Hope Starts Here, the $50 million initiative created by the Kellogg and Kresge foundations to improve Detroit’s early childhood systems, has a number of suggestions to pay for universal pre-K. Among them: a dedicated tax proposal, a local sales tax on alcohol, coordinated philanthropic and corporate giving, and leveraging all federal grant money.

States and cities around the nation have experimented with other strategies. Georgia tied pre-K funding to the state lottery. New York City’s new universal program for all 3- and 4-year-olds comes from a mix of city, state and federal funding. Oklahoma, a pioneer in the field, discovered that school districts with half-day kindergartens were receiving state money meant for full-day programs. Lawmakers reformed the state aid formula so that those resources went into pre-K. (The districts had been spending the extra money on sports.)

Others have expanded access by combining different sources of money. North Carolina integrated pre-K with its K-12 schools and contributed part of the Title 1 money that’s allocated to school districts. Chicago is moving toward universal pre-K with a mix of state and district budget increases, and block grants. Washington, D.C. blends Head Start and local funding into its education formula.

A pilot model for blended funding in Michigan can be found in Flint, where the state’s only Educare program is based on the grounds of a former elementary school. The national Educare Early Learning Network draws from multiple revenue sources, including federal, state, and philanthropic dollars.

But regardless of where the money is coming from, opportunities to expand pre-K programs may be missed because of the statewide teacher shortage. In addition,  salaries are not as high as they are in K-12 schools. The median salary for Head Start teachers is $27,613, and for lead Great Start teachers, $37,440, according to a statewide advocacy organization.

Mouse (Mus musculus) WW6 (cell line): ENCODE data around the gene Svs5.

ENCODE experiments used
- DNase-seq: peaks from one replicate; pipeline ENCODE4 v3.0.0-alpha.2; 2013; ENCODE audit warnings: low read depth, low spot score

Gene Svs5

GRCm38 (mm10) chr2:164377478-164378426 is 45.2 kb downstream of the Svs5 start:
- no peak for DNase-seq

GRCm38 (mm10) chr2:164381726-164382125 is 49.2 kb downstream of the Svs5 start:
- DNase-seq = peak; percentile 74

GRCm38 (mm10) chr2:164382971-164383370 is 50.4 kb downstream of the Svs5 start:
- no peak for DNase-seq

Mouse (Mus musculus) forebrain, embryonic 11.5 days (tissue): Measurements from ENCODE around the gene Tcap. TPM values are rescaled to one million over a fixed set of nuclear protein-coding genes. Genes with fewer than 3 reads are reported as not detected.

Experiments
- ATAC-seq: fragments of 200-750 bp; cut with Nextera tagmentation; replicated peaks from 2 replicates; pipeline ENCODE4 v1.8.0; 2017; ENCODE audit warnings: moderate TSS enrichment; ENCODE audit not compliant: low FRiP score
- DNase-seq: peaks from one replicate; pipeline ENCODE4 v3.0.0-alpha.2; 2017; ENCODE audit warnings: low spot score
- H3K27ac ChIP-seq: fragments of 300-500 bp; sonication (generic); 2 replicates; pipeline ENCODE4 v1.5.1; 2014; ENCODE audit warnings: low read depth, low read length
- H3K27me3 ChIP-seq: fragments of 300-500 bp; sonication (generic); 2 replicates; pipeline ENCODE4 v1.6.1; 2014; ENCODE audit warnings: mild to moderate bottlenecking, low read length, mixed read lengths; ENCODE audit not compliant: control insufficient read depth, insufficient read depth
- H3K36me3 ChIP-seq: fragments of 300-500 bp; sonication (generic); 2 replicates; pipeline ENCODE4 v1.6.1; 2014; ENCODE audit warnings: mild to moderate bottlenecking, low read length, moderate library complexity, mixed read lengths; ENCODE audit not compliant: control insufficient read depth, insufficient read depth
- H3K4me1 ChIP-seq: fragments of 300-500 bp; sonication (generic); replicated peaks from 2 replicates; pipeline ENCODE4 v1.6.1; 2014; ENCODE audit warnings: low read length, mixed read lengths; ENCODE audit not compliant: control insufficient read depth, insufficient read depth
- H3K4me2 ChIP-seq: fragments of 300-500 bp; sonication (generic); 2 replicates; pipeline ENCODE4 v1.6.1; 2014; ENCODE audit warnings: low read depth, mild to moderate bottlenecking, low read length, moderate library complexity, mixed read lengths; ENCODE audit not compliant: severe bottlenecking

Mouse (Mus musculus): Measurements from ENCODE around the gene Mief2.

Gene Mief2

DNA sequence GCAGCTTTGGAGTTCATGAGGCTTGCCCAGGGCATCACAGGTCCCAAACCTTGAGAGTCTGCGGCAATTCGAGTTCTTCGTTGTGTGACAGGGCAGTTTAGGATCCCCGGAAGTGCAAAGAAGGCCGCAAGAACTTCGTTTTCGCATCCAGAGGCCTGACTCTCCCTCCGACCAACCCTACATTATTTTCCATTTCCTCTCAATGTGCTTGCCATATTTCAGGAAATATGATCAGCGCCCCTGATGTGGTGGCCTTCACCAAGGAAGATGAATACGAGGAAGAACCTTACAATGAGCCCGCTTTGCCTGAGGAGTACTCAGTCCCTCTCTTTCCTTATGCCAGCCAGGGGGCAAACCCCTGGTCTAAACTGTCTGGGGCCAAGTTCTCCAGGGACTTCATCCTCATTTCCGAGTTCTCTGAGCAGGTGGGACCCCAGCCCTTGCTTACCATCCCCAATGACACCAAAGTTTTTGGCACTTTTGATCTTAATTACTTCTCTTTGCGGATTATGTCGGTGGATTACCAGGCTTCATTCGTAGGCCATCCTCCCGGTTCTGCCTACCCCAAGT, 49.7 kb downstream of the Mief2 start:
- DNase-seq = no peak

To recruit and retain more teachers at all levels, including pre-K,  a new public-private initiative called Teach 313 launched in Detroit in August. Other places facing shortages or high turnover for its preschool teachers have turned to Teach for America to fill gaps, or provided scholarships for early childhood educators to obtain degrees that would raise their wages.

But before Michigan can explore other strategies and expand into universal pre-K, it needs to make the program it already has available to more families.

If you ask Montgomery from Great Start about her wish list, it begins with providing pre-K to all the children who are sitting on waitlists.

“It would be wonderful to to say to parents, ‘We have a spot for your child,’” Montgomery said. “ ‘You don’t have to wait for someone to drop out or leave.’ It would be wonderful to say to the people who want to run programs, or to expand their programs in their communities, ‘We have the funds for you set up and run a high quality program.’ ”

enrollment

Who’s in and who’s not? Chicago board to announce new boundaries for popular Taft High

PHOTO: Tim Boyle / Getty Images
Taft High School is one of Chicago Public Schools' most overenrolled campuses. In 2019, it will spin off its freshman class to a separate campus.

The Chicago school board will announce much-anticipated new attendance boundaries on Tuesday for one of its most crowded schools, William Howard Taft High School on the Northwest side.

Starting next school year, Taft will spin off one grade level to a new campus, the Taft Freshman Academy, which is expected to enroll 1,000 freshman. Chicago Public Schools will give those living within the new attendance area priority in enrollment.

“I look forward to what CPS has to say about the new campus,” Taft Principal Mark Grishaber told Chalkbeat Chicago. “This is good for every kid on the Northwest side.”

A community meeting on the new boundaries will be held from 6 p.m. to 8 p.m. Tuesday at Wilbur Wright College, 4300 N. Narragansett Ave.

At its regular monthly meeting at 10:30 a.m. Wednesday, the board will discuss the Taft boundaries and also what to do about its underrolled schools, which are primarily neighborhood schools.  A state law signed in August requires Chicago to make a plan for intervening in schools that do not have enough students.

The Chicago school district faces a critical decline in enrollment, but still plans to invest $1 billion to shore up existing schools and build new ones.